Imagine you wanted to write a small program that calculates the length of the hypotenuse of a right-angled triangle. It might look something as follows:

1 #! /usr/bin/ruby

2

3 # Calculate the hypotenuse of a right-angled triangle.

4

5 **abort** "You should pass the lengths of the catheti" **unless** ARGV.size == 2

6

7 a, b = ARGV.shift.to_f, ARGV.shift.to_f

8 hyp = **Math**::sqrt(a ** 2 + b ** 2)

9 puts "The length of the hypotenuse is #{hyp}."

Notice something? Line 8 doesn’t look so nice. Wouldn’t it be nice if we could do a (a.sq + b.sq).sqrt instead? Well, you can.

**Adding Numeric#square**

The first thing we are going to do is add a method called Numeric#square. Since I am lazy I will also create alias it as Numeric#sqr. Here is a little test program (note that I added a Numeric#cube method as well, since I don’t have anything better to do with my time):

1 #! /usr/bin/ruby

2

3 # Calculate squares and cubes.

4

5 class **Numeric**

6 def square

7 **return** self ** 2

8 end

9 alias :sqr :square

10

11 def cube

12 **return** self ** 3

13 end

14 end

15

16 **abort** "You have to pass in some numbers." **if** ARGV.empty?

17

18 ARGV.each **do** |n|

19 **begin**

20 num = n =~ /\./ ? Float(n) : Integer(n)

21 puts "#{num}² = #{num.sqr}, #{num}³ = #{num.cube} (#{num.class})"

22 **rescue**

23 puts "Skipping #{n} because it doesn’t smell like a number.."

24 **next**

25 **end**

26 **end**

Now line 20 looks highly suspect. What it does is convert the string n to either a floating point number (Float) or an integer (Fixnum) depending on whether or not it finds a decimal point. I’m just doing this to demonstrate that Numeric#square is available to both Fixnum and Float objects. That’s why we chose to modify Numeric.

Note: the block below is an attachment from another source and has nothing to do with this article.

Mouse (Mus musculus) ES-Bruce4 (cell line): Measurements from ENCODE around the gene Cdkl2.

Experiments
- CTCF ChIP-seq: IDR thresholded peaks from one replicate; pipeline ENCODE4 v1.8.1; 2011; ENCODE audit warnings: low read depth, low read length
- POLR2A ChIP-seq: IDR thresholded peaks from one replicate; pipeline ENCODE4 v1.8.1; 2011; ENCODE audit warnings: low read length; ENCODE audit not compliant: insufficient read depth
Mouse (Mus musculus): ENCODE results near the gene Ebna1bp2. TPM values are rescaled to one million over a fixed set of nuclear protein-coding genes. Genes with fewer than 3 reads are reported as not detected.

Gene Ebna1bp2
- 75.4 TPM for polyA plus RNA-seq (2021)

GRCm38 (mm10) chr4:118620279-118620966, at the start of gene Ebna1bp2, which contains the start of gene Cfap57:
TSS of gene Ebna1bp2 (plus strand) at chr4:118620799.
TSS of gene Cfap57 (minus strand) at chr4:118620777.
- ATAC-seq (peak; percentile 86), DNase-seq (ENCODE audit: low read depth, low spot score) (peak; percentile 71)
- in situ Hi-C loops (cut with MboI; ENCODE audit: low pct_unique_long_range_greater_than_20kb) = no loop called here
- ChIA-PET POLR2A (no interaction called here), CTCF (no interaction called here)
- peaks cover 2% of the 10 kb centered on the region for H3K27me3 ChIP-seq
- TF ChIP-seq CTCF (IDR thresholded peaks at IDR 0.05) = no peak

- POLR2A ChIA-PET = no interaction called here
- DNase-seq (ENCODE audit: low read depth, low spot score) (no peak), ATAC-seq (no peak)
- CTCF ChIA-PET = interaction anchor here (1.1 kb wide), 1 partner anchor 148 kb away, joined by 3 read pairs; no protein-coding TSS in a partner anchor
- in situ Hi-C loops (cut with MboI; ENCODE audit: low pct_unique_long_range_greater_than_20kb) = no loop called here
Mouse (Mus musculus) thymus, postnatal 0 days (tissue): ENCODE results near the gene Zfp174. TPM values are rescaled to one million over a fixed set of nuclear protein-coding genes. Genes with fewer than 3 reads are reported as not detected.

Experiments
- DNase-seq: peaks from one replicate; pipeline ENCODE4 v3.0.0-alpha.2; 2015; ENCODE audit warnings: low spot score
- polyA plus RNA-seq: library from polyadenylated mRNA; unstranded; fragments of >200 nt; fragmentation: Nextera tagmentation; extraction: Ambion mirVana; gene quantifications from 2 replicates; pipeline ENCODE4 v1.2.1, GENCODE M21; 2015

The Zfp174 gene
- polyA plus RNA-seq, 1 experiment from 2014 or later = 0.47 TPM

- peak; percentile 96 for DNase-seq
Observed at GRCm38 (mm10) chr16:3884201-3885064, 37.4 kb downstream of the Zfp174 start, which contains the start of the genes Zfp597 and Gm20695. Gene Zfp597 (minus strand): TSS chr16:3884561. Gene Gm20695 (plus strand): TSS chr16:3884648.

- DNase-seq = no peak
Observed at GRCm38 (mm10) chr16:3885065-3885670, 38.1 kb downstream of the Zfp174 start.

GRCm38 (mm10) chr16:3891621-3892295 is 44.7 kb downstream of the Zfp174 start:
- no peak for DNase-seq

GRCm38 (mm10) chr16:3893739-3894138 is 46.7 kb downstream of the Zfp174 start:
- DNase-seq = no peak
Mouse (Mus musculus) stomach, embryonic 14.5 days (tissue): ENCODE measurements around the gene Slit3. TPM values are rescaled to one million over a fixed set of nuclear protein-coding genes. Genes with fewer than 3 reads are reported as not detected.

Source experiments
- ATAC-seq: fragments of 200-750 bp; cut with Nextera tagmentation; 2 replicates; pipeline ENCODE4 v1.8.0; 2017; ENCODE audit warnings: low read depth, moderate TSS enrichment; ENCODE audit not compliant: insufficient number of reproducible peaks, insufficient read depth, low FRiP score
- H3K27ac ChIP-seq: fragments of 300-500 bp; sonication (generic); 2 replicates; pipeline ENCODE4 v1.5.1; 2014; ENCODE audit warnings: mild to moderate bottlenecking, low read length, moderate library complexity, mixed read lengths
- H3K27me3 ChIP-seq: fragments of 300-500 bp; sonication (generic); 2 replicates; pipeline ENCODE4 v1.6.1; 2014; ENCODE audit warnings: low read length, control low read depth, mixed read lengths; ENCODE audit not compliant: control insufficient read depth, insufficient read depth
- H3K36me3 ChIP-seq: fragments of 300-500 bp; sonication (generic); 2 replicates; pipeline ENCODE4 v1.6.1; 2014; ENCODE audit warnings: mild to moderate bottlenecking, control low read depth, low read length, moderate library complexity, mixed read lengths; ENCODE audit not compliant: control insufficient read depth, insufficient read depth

If you wonder how to get the ² character in your editor, in insert mode, hit CTRL+K followed by 2S. That is, if you are using vim. If you are using another editor, chances are you have to upgrade to the Professional Enterprise++ version of your software.

Running the program above on some numbers I get:

% ruby sc.rb 2 4 5.2 -2

2² = 4, 2³ = 8 (Fixnum)

4² = 16, 4³ = 64 (Fixnum)

5.2² = 27.04, 5.2³ = 140.608 (Float)

-2² = 4, -2³ = -8 (Fixnum)

**Adding Numeric#sqrt**

Adding Numeric#sqrt is similar. Let’s put it to the test!

1 #! /usr/bin/ruby

2

3 # Calculate square roots.

4

5 class **Numeric**

6 def sqrt

7 require ‘complex‘ **if** self < 0

8 **Math**::sqrt(self)

9 end

10 end

11

12 **abort** "I need some numbers to work with." **if** ARGV.empty?

13

14 ARGV.each **do** |arg|

15 **begin**

16 num = Float(arg)

17 puts "√#{num} = #{num.sqrt}"

18 **rescue**

19 puts "You know, #{arg} is a weird number.."

20 **next**

21 **end**

22 **end**

This program contains one extra detail, which you can find on line 7. If the number is negative then we bring in the complex module before the call to Math::sqrt. That way it seamlessly uses complex numbers as and when they are needed. Now you may or may not think this is a good idea, but whatever the case may be, Ruby allows you to do whatever you think is right.

Testing this on a few numbers, I get:

% ruby sr.rb 100 -4.0 2.3 -64

√100.0 = 10.0

√-4.0 = 2.0i

√2.3 = 1.51657508881031

√-64.0 = 8.0i

**Back to our right-angled triangle**

Okay, now that we have tested that all the details work as expected, we can get back to our program, which was all about calculating the hypotenuse of a right-angled triangle. Here is our new version of that program:

1 #! /usr/bin/ruby

2

3 # Calculate the hypotenuse of a right-angled triangle.

4

5 class **Numeric**

6 def sq

7 self ** 2

8 end

9

10 def sqrt

11 **Math**::sqrt self

12 end

13 end

14

15 **abort** "Please pass in the lengths of the catheti." **unless** ARGV.size == 2

16

17 a, b = ARGV.shift.to_f, ARGV.shift.to_f

18 hyp = (a.sq + b.sq).sqrt

19 puts "The length of the hypotenuse is #{hyp}."

I’ve cut out things from the Numeric class that we don’t need for our program, such as Numeric#cube and requiring complex, since we cannot get a negative number from the sum of two numbers squared. Also, I got extra lazy and shortened the square method to Numeric#sq (which seems to make sense, since square meters is abbreviated sq m).

Our second version of the hypotenuse calculator is a whole lot longer, 19 lines instead of 9 lines. But wasn’t it worth it, just to clean up that single ugly Math::sqrt(a ** 2 + b ** 2) expression? 😀